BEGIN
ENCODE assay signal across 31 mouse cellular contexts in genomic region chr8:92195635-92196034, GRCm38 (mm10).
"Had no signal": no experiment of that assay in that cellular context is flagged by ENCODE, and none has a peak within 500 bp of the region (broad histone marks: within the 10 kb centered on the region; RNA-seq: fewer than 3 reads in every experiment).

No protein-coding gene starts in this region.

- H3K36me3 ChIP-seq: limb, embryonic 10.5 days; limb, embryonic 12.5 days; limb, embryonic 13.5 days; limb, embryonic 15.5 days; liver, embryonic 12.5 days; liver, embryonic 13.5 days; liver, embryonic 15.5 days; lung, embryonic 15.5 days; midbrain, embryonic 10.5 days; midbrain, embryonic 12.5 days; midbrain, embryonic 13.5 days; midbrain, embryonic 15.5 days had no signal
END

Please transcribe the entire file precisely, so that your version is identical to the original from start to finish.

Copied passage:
ENCODE assay signal across 31 mouse cellular contexts in genomic region chr8:92195635-92196034, GRCm38 (mm10).
"Had no signal": no experiment of that assay in that cellular context is flagged by ENCODE, and none has a peak within 500 bp of the region (broad histone marks: within the 10 kb centered on the region; RNA-seq: fewer than 3 reads in every experiment).

No protein-coding gene starts in this region.

- H3K36me3 ChIP-seq: limb, embryonic 10.5 days; limb, embryonic 12.5 days; limb, embryonic 13.5 days; limb, embryonic 15.5 days; liver, embryonic 12.5 days; liver, embryonic 13.5 days; liver, embryonic 15.5 days; lung, embryonic 15.5 days; midbrain, embryonic 10.5 days; midbrain, embryonic 12.5 days; midbrain, embryonic 13.5 days; midbrain, embryonic 15.5 days had no signal